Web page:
Tuesday, November 19, 2013

House with a spouse.

We bought a house. It's wonderful.


Currently, I'm in DC finishing up my audit busy season while Zach's in the house. I'm incredibly jealous, because I want nothing more than to work on house projects. I'm lots of fun, guys. 

I would love to jump right into a full tour, a list of projects I have planned for each space, but first I want to recollect the journey to this adorable brick ranch. It was a long five months. 

We started house hunting in April and tried to buy three different house before finally receiving the keys to this one. It was difficult not only because of the emotional rollercoaster aspect (no matter how many times my dad told me not to fall in love), but because I was in DC and literally could only help Zach with the very need-to-be-there-in-person house hunting process so much. I tried to pick up at much of the google searching as possible, but he headed the hunt and held the process together. I'm incredibly thankful for that. 

We learned so much along the way. I'm sure the housing process will change again before we move, but we were not initially prepared for the amount of savings or cash that would be involved. Here's a big shout-out to my parents for the help in the way of an interest-free loan from the Bank of Hunt, my favorite kind. We needed to prove that we had enough money to cover all of the costs associated with the transfer of a home, both from the buyer and seller side. It needed to be in our checking and savings, able to be withdrawn at a moment's notice. Apparently the use of a 401K to show that you had a little something for later is no longer acceptable. This is a result of the housing bubble burst in 2006.  Banks are scared of lending outside an individual's needs and though that's good practice (an incredibly sound practice), it's not entirely logical as the buyer rarely takes over all of the seller's costs, unless they're so able or willing. We were neither. Our lender was incredibly helpful, explaining things in the simplest terms and dealing with my asking of the same questions three times over.  He broke it down to three things we needed:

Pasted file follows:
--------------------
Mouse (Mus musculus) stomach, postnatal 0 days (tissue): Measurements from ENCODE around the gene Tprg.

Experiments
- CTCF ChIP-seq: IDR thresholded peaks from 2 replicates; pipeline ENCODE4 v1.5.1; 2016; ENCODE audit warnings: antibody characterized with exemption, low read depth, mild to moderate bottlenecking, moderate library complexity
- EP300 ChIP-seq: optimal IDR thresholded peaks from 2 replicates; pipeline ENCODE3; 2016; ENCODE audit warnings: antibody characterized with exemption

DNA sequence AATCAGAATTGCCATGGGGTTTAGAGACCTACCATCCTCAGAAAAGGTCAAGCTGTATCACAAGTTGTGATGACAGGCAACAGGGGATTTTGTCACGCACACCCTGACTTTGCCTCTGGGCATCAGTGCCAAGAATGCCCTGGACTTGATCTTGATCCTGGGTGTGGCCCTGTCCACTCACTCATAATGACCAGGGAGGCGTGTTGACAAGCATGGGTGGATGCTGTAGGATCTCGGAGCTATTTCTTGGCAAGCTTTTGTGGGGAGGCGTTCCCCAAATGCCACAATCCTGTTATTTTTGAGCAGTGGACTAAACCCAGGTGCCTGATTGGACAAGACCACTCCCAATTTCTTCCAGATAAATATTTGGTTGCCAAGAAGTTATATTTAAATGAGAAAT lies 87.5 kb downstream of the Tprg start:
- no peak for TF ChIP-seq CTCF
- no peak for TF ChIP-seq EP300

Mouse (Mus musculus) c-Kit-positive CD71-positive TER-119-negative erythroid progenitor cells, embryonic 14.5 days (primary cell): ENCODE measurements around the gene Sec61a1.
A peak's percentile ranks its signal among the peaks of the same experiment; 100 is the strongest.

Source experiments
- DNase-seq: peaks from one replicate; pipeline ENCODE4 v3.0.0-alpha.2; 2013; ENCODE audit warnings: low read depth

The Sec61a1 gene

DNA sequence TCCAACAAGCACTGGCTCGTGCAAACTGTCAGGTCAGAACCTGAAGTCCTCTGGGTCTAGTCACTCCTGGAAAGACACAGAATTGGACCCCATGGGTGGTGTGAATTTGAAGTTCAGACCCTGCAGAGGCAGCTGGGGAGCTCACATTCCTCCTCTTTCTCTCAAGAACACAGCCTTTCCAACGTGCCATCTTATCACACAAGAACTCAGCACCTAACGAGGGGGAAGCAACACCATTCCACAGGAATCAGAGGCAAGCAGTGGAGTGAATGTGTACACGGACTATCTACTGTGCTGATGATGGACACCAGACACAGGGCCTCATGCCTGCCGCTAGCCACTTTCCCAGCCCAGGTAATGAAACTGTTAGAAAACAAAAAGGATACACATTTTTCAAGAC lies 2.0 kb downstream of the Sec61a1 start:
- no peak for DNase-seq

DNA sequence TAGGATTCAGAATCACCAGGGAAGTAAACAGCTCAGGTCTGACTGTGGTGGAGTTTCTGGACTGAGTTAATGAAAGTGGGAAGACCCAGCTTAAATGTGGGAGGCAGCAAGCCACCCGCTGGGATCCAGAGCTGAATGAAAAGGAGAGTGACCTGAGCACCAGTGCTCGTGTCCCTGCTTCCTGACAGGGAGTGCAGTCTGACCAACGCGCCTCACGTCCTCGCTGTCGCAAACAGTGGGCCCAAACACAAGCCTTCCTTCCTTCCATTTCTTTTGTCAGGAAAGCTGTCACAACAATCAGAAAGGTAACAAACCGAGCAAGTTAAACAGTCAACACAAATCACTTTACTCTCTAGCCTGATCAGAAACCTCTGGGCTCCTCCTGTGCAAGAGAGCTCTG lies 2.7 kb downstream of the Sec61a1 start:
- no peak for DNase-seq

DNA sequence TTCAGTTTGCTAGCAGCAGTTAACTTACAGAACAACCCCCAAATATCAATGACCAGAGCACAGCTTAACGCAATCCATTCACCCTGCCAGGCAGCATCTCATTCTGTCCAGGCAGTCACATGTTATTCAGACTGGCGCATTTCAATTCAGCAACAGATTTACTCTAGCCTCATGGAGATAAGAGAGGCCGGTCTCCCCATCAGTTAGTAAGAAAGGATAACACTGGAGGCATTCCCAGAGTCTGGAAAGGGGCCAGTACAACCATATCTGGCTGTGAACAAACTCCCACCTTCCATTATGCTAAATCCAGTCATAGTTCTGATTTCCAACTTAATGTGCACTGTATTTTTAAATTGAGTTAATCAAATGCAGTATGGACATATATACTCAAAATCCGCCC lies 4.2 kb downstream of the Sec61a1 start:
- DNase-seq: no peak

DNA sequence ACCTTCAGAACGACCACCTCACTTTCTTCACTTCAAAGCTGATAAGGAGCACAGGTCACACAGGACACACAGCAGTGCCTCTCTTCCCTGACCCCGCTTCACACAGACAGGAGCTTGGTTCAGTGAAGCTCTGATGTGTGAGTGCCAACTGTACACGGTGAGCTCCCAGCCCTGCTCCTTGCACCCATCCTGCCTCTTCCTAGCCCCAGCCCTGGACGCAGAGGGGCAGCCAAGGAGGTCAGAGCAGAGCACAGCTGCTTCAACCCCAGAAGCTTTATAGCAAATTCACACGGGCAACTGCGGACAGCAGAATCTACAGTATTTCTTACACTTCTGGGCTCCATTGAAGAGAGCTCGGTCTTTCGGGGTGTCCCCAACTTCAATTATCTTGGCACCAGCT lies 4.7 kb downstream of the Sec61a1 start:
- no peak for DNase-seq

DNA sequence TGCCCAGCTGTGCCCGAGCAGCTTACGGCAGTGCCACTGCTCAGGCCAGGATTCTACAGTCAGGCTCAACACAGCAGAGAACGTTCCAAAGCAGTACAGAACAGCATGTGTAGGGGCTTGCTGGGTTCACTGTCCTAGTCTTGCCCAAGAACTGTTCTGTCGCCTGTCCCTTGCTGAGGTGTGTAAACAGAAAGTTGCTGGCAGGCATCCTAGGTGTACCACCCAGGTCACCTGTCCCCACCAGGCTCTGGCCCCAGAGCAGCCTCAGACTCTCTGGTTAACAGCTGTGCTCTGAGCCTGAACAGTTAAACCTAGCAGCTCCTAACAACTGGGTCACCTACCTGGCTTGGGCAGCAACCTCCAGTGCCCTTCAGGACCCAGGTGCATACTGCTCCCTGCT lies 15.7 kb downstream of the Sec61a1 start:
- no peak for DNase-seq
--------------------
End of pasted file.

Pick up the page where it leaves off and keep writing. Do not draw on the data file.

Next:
1. Credit score. The higher, the better.
2. Debt. The lower, the better.
3. Cash. The more, the merrier. 

So we reassessed, shutdown the party train, and I made a game out of seeing how long I could go without grocery shopping. It turns out it's a long time, but has unfortunately had no effect on my weight.  Much more quickly than we imagined, we were there.


In the end, we needed enough cash for our down payment (which could range between 3-20% of the home purchase price, and I know that varies by bank and location) and to prove that we could cover the taxes, closing, buyer and seller costs. The last part was about 8% of our home price. It was a lot of cash, but we squirreled enough away to keep our mortgage payment roughly equal to my rent payment in DC. It's going to be so sweet to pay for something that's all our own and comes with a yard. 

The money didn't end there though. Inspections (we opted to do a general home and pest inspection) cost about $1000. Then there was the moving truck. The first weekend in the house, I spent $1500 at Lowes on paint, cleaning supplies, and things like garbage cans, rakes, and things you always expect to have but suddenly realize you don't because you've never had a home. As Mum exclaimed, "Welcome to the money pit!"

But oh, how we love it.

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